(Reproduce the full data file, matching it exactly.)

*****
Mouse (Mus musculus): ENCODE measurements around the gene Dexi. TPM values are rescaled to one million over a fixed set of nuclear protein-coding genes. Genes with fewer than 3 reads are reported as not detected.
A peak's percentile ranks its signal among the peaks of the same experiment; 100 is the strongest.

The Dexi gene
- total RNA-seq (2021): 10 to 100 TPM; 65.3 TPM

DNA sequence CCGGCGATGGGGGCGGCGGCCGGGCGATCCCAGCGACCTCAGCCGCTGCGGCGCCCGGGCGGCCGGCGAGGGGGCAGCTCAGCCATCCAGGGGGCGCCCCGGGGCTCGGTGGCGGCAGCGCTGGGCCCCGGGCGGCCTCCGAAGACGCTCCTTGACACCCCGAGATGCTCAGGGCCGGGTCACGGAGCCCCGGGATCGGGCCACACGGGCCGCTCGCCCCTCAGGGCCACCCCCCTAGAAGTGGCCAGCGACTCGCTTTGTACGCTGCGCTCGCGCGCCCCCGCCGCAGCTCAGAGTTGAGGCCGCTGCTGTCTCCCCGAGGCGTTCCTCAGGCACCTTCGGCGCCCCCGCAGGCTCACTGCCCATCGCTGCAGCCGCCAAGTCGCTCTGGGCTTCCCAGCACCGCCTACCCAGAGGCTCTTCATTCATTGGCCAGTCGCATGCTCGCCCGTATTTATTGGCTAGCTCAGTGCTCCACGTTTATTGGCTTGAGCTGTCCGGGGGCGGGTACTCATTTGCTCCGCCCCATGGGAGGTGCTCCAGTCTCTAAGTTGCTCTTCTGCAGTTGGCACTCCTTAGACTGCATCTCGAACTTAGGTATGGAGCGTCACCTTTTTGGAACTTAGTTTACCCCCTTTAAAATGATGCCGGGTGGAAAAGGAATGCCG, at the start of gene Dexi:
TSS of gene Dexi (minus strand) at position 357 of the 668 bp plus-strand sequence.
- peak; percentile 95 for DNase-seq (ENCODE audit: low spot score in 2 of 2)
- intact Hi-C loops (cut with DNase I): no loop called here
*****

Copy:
Mouse (Mus musculus): ENCODE measurements around the gene Dexi. TPM values are rescaled to one million over a fixed set of nuclear protein-coding genes. Genes with fewer than 3 reads are reported as not detected.
A peak's percentile ranks its signal among the peaks of the same experiment; 100 is the strongest.

The Dexi gene
- total RNA-seq (2021): 10 to 100 TPM; 65.3 TPM

DNA sequence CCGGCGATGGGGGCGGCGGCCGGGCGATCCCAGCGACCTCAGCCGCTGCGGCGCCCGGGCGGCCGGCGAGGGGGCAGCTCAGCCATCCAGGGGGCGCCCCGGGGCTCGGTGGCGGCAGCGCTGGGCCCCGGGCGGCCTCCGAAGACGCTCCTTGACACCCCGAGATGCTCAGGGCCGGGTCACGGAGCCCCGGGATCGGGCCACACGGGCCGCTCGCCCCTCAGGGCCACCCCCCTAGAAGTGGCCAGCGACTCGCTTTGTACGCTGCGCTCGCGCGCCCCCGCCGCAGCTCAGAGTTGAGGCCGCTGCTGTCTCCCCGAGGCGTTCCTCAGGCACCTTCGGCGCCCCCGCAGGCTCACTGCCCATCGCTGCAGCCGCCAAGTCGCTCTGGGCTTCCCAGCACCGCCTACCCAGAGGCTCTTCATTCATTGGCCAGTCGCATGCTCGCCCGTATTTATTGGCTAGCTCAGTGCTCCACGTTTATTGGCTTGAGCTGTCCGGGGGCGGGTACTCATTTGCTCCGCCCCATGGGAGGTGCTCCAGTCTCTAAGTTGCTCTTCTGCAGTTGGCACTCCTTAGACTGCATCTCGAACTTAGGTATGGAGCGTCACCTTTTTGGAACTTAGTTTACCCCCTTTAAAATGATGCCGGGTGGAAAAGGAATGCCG, at the start of gene Dexi:
TSS of gene Dexi (minus strand) at position 357 of the 668 bp plus-strand sequence.
- peak; percentile 95 for DNase-seq (ENCODE audit: low spot score in 2 of 2)
- intact Hi-C loops (cut with DNase I): no loop called here